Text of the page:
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This post was originally published in 2016; it has been updated with new information and republished.

One Food that Will Make Your Dog's Diet Healthier

I was waiting all weekend to see this video by Rodney Habib speaking with Steve Brown, founder of Steve's Real Food.  What could make dog food better?  I recently wrote a post sharing what I would add to my dog's diet if I were forced to switch them back to dry dog food:

I thought I had it nailed.  So imagine my surprise when Rodney revealed that a tablespoon of mussels would make raw dog food better.  For people feeding kibble, add a can of sardines in olive oil or in water (look for no salt added).

I'm excited, because I add both of these to my dogs' raw meals, so they must be super healthy.

Adding Mussels to Your Dog's Raw Meals

In the video, Steve Brown suggests getting frozen mussels.  That's super easy, right?  I live in the Pacific Northwest and have access to lots of seafood – both fresh and frozen.  Lucky me.  But it's not always affordable, so it's important to watch the sales to catch the best price.

An even better way to get good prices on mussels is to contact a local seafood provider to see if they will sell mussels to you in bulk.  This will require freezer space, but it'll save you some duckets too.

If this isn't an option, you can try freeze dried mussels and there are three brands that provide them for dogs:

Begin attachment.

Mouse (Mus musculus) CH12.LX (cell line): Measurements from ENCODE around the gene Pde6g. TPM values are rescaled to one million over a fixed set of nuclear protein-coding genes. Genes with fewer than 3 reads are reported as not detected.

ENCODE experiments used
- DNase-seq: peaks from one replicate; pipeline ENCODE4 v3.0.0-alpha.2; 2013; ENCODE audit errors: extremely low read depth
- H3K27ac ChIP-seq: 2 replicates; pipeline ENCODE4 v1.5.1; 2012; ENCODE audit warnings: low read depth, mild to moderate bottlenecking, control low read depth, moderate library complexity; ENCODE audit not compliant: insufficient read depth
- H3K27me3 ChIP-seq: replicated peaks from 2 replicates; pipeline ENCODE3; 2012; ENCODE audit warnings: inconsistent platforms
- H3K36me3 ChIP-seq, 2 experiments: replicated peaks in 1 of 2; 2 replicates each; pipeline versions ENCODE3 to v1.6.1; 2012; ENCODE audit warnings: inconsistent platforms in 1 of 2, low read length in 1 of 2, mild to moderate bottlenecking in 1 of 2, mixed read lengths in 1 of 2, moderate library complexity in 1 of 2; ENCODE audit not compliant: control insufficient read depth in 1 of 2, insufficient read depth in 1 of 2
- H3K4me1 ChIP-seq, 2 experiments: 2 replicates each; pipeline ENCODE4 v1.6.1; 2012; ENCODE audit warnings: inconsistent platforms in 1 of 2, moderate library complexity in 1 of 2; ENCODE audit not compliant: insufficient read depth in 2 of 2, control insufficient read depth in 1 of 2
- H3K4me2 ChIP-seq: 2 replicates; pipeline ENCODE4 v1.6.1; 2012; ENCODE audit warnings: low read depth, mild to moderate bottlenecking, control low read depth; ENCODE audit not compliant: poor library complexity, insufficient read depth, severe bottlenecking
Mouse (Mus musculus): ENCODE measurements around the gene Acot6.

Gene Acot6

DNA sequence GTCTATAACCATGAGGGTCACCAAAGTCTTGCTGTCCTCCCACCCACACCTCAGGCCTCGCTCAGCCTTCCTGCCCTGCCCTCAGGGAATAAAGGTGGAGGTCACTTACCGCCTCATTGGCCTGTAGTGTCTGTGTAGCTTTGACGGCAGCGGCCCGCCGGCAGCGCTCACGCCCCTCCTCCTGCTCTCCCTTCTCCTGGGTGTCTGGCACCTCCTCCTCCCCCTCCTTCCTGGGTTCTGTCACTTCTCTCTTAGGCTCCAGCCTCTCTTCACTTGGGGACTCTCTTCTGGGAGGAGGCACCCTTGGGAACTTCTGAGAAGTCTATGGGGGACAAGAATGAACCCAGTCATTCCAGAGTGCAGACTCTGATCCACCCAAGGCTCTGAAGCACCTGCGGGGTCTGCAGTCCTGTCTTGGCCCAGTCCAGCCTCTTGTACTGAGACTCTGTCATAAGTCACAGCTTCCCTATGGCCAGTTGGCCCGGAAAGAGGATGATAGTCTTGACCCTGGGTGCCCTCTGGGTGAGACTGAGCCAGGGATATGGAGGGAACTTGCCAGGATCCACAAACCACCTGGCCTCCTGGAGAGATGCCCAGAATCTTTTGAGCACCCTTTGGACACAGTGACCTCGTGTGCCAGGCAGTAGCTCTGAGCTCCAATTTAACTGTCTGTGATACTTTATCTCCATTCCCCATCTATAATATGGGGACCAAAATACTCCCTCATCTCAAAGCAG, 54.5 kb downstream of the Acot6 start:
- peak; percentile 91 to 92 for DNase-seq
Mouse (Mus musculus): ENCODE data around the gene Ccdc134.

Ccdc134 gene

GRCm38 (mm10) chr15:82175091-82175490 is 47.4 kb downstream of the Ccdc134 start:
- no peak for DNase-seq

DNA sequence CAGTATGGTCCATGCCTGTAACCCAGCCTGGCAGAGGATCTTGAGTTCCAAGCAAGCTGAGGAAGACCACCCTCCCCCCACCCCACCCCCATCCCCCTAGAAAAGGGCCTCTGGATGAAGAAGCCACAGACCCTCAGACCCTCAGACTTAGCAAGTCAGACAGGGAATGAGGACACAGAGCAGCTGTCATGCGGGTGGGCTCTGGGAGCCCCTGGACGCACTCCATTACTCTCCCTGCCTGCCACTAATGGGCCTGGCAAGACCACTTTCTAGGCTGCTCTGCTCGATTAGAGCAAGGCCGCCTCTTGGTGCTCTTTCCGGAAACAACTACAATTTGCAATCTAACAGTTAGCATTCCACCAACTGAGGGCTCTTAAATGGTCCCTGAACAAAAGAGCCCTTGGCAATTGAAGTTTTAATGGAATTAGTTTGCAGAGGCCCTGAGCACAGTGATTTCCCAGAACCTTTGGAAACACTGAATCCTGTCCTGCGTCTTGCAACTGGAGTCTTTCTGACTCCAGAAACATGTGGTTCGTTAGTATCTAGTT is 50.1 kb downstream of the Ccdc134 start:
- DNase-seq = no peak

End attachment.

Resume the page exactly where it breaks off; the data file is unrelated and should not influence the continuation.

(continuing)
• K9 Natural Freeze Dried Blue Mussel Bites – these are great if you have small dogs because there isn't a lot in the package.  If you have big dogs or several dogs, I'd go for the first two brands I listed.

I don't often buy the freeze-dried mussels because they're pretty expensive, so I only buy them as a treat and when they are on special.

Benefits of Mussels for Dogs

  • natural anti-inflammatory with no known side effects (unless your dog is allergic to shellfish)
  • supports the circulatory system
  • offers a boost to the immune system
  • strengthens teeth and bones
  • has omega-3 fatty acids
  • supports nerve cell functioning while improving muscle, tissue, and organ stimulation.

Source: greenlippedmusselbenefits.org

Read more about why I give my dogs green lipped mussels.

Adding Sardines to Your Dog's Raw Meals

When you start buying sardines regularly, you'll notice that they can be expensive.  I've found several places where you can get sardines (in olive oil or water) for a great price:

  • Walmart – they are less than $0.90 each and I tend to buy every can they have on the shelves.  The people at our Walmart must think I'm addicted to sardines.
  • Costco – sometimes Costco has 6-packs of sardines (in olive oil) for a great price.
  • Amazon.com – you can get both sardines in olive oil and sardines in water (no salt) online.

If you prefer to feed raw sardines to your dogs as I do, there are sources available. You can check seafood markets, Pike Place Market (if you live in Seattle), or you can source from OC Raw, which offers sardines by the packet or the case. Another great source is Raw Feeding Miami.

The Health Benefits of Sardines for Dogs

“Sardines are a great protein source that provides significant Vitamin B3, B12 and D, selenium, and healthy omega-3 Fatty acids. Sardines are also a good source of phosphorus and calcium.”

~ Dr. Cathy Alinovi, HealthyPawsibilities
  • great for the skin and coat
  • great for dogs with allergies (even severe allergies)
  • acts as an anti-inflammatory making it beneficial for dogs with arthritis
  • great for the brain – making it a perfect item for growing/developing puppies and senior dogs too

Read more about why I feed my dogs sardines.

Personally, I think both mussels and sardines are great!

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